Action movies were mostly broken for a good long time until John Wick came along. Endless quick-cuts and shaky-cam tried to punch up the chaos of violence but only served to break any sense of continuity, turning sequences that should have been nearly superheroic into a mess of untrackable fakery. Anyone can perform godlike stunts two seconds at a time, but keep that camera still and the people on screen need to move with style and brutal choreography. Pistol Whip is a new VR title that cheerfully swipes the style of John Wick and places it firmly in the music genre, turning you into a gun-fu assassin mowing down clusters of pop-up killers to the beat of its killer EDM soundtrack.
There’s no particular plot to move the action forward, other than each level having an action-movie theme like bank heist, sci-fi city, Mexican Day of the Dead, etc. The start screen is even set on the sidewalk outside a movie theater, just to drive the point home. Shooting the A-frame sign gets you in the door, where a series of movie posters straight ahead show the songs/levels. To the left are options, the right is leaderboards, and you’ve got a gun in your hand. The only thing to do is decide what to shoot.
Assuming that thing is one of the ten movie posters currently available as levels in the game, that means hopping straight to the action. Pistol Whip is a forward-scrolling shooter like Rez/Panzer Dragoon/Afterburner, except you’re a standard-issue human, feet planted firmly on the ground. The scenery gently scrolls towards you at a set pace, enemies teleporting into position, and it’s your job to survive their bullets and shoot back. Bullet avoidance is done by moving your head out of the way, with your body being essentially bulletproof, and seeing as the all that firepower is moving at a reasonable speed this sounds like it should be easy. There are also pillars to dodge and low doorways to duck under, providing environmental hazards and handy places for poly-goons to hide. It’s easy to either forget to move or not move enough, or just get caught up in the action and not notice all the cues warning of incoming pain while lining up a shot or getting ready for the next setpiece, but so long as you keep your head out of the line of fire that’s survival taken care of.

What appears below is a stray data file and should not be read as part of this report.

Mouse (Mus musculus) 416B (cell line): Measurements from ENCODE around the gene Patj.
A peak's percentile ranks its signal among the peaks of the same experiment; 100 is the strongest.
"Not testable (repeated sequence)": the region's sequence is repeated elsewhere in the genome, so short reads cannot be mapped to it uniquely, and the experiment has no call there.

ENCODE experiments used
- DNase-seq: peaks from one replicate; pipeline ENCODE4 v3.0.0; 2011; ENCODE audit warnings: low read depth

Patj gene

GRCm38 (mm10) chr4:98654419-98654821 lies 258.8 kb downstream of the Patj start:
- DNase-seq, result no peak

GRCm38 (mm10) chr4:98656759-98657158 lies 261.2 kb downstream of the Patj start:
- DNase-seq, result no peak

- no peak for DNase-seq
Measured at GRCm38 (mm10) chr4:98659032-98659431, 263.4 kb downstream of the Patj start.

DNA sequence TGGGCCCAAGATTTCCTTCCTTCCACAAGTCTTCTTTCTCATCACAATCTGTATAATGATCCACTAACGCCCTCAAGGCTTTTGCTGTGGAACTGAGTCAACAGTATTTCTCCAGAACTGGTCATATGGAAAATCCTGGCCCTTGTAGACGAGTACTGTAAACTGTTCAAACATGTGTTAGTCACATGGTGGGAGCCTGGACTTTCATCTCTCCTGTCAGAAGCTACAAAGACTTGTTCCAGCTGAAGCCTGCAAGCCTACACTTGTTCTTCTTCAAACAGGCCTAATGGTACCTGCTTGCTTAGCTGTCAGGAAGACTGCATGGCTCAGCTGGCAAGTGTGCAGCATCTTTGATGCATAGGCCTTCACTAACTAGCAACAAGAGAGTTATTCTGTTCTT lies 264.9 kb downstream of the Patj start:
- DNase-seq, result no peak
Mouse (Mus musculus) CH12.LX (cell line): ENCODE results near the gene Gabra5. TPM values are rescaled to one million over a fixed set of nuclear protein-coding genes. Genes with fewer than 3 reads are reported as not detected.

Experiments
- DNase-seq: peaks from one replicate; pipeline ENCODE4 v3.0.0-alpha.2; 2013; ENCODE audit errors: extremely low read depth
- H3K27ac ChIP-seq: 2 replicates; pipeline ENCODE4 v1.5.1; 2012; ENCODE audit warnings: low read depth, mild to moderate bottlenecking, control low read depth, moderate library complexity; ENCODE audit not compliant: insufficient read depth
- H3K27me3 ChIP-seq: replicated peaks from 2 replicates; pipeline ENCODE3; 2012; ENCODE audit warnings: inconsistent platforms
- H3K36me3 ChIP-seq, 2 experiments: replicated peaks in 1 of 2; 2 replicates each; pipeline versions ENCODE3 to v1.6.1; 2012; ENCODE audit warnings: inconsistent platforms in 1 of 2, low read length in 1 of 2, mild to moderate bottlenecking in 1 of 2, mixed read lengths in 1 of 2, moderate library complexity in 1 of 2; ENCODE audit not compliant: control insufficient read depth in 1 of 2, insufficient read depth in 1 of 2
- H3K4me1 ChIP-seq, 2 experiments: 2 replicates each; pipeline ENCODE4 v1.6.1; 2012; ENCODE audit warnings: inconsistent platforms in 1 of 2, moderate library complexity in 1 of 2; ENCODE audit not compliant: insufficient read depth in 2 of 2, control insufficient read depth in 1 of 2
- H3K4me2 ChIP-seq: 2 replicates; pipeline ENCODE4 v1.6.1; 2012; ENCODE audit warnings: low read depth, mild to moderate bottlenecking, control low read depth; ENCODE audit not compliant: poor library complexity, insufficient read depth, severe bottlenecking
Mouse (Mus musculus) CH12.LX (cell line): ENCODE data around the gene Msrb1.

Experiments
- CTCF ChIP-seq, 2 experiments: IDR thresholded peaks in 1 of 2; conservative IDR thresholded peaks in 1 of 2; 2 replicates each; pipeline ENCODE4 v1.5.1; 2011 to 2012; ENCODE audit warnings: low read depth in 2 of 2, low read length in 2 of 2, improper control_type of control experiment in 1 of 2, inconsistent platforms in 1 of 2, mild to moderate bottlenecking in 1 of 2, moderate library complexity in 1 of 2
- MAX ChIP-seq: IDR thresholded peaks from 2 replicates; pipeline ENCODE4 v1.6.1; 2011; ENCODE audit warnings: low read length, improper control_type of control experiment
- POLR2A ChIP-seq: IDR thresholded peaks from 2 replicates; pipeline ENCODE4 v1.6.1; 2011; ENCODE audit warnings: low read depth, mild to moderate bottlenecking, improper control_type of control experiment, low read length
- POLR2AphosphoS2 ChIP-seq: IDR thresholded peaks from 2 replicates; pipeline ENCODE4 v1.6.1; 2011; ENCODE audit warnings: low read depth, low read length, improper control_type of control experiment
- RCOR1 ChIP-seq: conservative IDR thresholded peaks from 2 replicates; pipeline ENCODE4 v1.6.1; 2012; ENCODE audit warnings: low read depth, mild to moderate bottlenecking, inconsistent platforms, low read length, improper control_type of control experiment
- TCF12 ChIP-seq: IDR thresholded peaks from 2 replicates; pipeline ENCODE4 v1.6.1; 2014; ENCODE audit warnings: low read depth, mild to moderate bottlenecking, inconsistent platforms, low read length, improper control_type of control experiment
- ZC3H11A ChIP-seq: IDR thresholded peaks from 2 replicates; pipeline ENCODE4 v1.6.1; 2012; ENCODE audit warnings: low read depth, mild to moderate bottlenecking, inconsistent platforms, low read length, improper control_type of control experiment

Offense, on the other hand, takes a bit more effort to get right. Like any good shooting gallery the second you see an enemy it’s fair game, except in this case it may be best to wait for the music to cue up the shot. Each enemy is worth a score from almost nothing up to 200 points, with the good score being awarded the more precisely you fire on the beat. The focus of Pistol Whip is technically supposed to be survival first, music second, but when the beat is moving it’s almost impossible not to time the actions to the rhythm. This extends even to reloading, which you can do at any time by aiming the gun at the floor, but once you’ve got a rhythm going it’s hard to break out. Bam, bam, bambambam, reload, bambambam. The gun actually has a generous fifteen bullet clip, but being caught empty is a great teacher that any break is a good time for a reload.